Edit:

Apparently also in "More Effective C++"
Item 11: Prevent exceptions from leaving destructors

share|improve this answer
2  
"Unless you don't mind potentially terminating the application you should probably swallow the error." - this should probably be the exception (pardon the pun) rather than the rule - that is, to fail fast. –  BrightUmbra Sep 24 '08 at 22:05
8  
I disagree. Terminating the program stops the stack unwind. No more destructor will be called. Any resources opened will be left open. I think swallowing the exception would be the prefered option. –  Loki Astari Sep 24 '08 at 22:15
8  
The OS acan clean up resources it is the owner off. Memory, FileHandles etc. What about complex resources: DB connections. That uplink to the ISS you opened (is it automatically going to send the close connections)? I am sure NASA would want you to close the connection cleanly! –  Loki Astari Oct 3 '08 at 18:02
3  
If an application is going to "fail fast" by aborting, it shouldn't be throwing exceptions in the first place. If it is going to fail by passing control back up the stack, it should not do so in a way that may cause the program to be aborted. One or the other, don't pick both. –  Tom Dec 13 '08 at 22:06
6  
@0A0D: Please read about RAII. –  Loki Astari Jun 7 '11 at 3:09

Unlike constructors, where throwing exceptions can be a useful way to indicate that object creation succeeded, exceptions should not be thrown in destructors.

The problem occurs when an exception is thrown from a destructor during the stack unwinding process. If that happens, the compiler is put in a situation where it doesn’t know whether to continue the stack unwinding process or handle the new exception. The end result is that your program will be terminated immediately.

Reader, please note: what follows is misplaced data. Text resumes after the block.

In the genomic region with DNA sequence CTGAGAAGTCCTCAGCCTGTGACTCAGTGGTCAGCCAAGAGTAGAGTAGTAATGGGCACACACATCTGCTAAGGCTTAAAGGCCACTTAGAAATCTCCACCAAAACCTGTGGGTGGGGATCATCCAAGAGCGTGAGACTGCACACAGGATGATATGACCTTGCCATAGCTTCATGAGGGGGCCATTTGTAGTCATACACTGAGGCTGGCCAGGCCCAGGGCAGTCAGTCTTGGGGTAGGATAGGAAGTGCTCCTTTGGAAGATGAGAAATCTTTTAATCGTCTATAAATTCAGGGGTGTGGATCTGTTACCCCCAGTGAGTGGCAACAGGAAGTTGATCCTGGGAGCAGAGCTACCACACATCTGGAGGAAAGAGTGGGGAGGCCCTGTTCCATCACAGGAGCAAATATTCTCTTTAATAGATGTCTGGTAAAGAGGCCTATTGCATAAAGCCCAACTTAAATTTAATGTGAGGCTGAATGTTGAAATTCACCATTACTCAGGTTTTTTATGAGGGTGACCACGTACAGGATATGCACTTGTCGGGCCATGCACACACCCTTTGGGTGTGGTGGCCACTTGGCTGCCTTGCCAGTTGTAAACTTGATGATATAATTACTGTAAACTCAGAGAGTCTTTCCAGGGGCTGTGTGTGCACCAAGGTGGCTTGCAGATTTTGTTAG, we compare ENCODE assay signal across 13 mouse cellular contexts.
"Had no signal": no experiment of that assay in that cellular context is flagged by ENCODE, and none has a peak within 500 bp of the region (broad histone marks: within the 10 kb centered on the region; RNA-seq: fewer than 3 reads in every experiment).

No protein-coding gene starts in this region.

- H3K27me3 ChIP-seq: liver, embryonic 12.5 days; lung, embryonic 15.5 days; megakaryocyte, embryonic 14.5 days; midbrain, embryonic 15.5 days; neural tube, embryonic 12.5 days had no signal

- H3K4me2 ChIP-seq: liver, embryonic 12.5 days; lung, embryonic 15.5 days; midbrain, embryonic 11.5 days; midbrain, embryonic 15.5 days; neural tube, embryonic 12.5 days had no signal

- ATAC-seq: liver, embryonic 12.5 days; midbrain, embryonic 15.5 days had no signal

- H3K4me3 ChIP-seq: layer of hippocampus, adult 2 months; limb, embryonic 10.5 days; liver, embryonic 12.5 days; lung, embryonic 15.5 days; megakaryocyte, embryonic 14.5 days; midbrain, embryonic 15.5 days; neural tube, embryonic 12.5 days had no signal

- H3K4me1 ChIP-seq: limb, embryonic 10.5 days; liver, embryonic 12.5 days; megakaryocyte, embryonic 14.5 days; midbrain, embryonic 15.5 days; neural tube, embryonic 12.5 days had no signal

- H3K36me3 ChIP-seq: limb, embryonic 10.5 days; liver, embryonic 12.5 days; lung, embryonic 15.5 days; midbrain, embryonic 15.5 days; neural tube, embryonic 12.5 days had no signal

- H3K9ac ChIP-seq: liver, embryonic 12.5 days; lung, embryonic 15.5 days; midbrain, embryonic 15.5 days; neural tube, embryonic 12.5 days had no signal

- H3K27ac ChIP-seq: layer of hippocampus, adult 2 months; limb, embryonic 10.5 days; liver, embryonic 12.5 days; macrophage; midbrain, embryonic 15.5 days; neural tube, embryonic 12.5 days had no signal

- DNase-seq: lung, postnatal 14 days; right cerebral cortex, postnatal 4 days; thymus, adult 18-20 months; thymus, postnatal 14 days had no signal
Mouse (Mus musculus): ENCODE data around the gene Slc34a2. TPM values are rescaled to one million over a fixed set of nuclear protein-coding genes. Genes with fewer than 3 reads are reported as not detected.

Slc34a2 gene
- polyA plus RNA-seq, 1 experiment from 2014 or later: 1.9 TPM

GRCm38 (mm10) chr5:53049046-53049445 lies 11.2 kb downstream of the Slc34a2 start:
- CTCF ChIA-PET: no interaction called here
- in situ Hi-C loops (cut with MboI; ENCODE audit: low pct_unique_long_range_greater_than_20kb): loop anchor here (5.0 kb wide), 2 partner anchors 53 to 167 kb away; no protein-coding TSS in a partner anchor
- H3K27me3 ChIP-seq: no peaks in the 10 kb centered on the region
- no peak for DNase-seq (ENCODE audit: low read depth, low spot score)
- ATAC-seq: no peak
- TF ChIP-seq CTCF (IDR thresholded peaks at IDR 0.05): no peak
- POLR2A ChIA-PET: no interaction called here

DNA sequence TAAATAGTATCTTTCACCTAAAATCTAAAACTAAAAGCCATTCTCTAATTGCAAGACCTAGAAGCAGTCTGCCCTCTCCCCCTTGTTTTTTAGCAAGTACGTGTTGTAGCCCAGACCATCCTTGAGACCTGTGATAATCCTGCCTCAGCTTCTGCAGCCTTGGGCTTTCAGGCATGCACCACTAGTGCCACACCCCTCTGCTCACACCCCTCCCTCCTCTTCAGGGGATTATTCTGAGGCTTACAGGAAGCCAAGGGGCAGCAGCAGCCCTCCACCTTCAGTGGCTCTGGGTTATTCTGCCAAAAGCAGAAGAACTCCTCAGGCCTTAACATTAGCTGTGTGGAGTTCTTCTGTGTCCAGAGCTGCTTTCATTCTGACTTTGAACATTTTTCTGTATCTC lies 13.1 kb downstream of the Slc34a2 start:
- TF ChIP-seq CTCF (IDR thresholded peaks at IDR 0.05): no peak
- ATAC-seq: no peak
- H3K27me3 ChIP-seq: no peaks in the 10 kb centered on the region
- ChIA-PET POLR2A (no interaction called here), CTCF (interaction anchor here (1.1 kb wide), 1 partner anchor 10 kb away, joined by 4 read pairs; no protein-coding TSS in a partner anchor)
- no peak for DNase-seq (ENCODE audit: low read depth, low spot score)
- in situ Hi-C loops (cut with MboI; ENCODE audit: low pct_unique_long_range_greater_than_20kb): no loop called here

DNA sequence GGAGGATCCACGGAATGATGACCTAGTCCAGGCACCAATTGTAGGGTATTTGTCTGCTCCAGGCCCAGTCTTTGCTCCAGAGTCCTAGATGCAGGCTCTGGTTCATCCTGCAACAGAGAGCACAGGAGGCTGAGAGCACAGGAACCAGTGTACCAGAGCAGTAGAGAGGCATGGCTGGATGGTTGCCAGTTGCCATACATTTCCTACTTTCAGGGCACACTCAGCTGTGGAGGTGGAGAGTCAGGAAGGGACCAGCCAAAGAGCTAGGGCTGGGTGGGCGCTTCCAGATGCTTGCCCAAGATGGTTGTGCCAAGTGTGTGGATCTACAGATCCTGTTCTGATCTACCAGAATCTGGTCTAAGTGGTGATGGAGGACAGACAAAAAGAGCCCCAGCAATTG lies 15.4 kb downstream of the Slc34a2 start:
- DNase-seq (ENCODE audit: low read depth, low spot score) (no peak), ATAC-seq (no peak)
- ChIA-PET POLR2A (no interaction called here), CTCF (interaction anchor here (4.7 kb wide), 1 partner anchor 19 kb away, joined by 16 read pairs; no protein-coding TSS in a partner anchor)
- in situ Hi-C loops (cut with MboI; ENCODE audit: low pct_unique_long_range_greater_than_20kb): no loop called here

Consequently, the best course of action is just to abstain from using exceptions in destructors altogether. Write a message to a log file instead.

share|improve this answer

Set an alarm event. Typically alarm events are better form of notifying failure while cleaning up objects

share|improve this answer

We have to differentiate here instead of blindly following general advice for specific cases.

Note that the following ignores the issue of containers of objects and what to do in the face of multiple d'tors of objects inside containers. (And it can be ignore partially, as some objects are just no good fit to put into a container.)

The whole problem becomes easier to think about when we split classes in two types. A class dtor can have two different responsibilities:

  • (R) release semantics (aka free that memory)
  • (C) commit semantics (aka flush file to disk)

If we view the question this way, then I think that it can be argued that (R) semantics should never cause an exception from a dtor as there is a) nothing we can do about it and b) many free-resource operations do not even provide for error checking, e.g. void free(void* p);.

Objects with (C) semantics, like a file object that needs to successfully flush it's data or a ("scope guarded") database connection that does a commit in the dtor are of a different kind: We can do something about the error (on the application level) and we really should not continue as if nothing happened.

If we follow the RAII route and allow for objects that have (C) semantics in their d'tors I think we then also have to allow for the odd case where such d'tors can throw. It follows that you should not put such objects into containers and it also follows that the program can still terminate() if a commit-dtor throws while another exception is active.

share|improve this answer
2  
Highly agree. And adding one more semantic (Ro) rollback semantics. Used commonly in scope guard. Like the case in my project where I defined a ON_SCOPE_EXIT macro. The case about rollback semantics is that anything meaningful could happen here. So we really shouldn't ignore the failure. –  pongba Aug 23 '13 at 6:55

Q: So my question is this - if throwing from a destructor results in undefined behavior, how do you handle errors that occur during a destructor?

A: There are several options:

  1. Let the exceptions flow out of your destructor, regardless of what's going on elsewhere. And in doing so be aware (or even fearful) that std::terminate may follow.

  2. Never let exception flow out of your destructor. May be write to a log, some big red bad text if you can.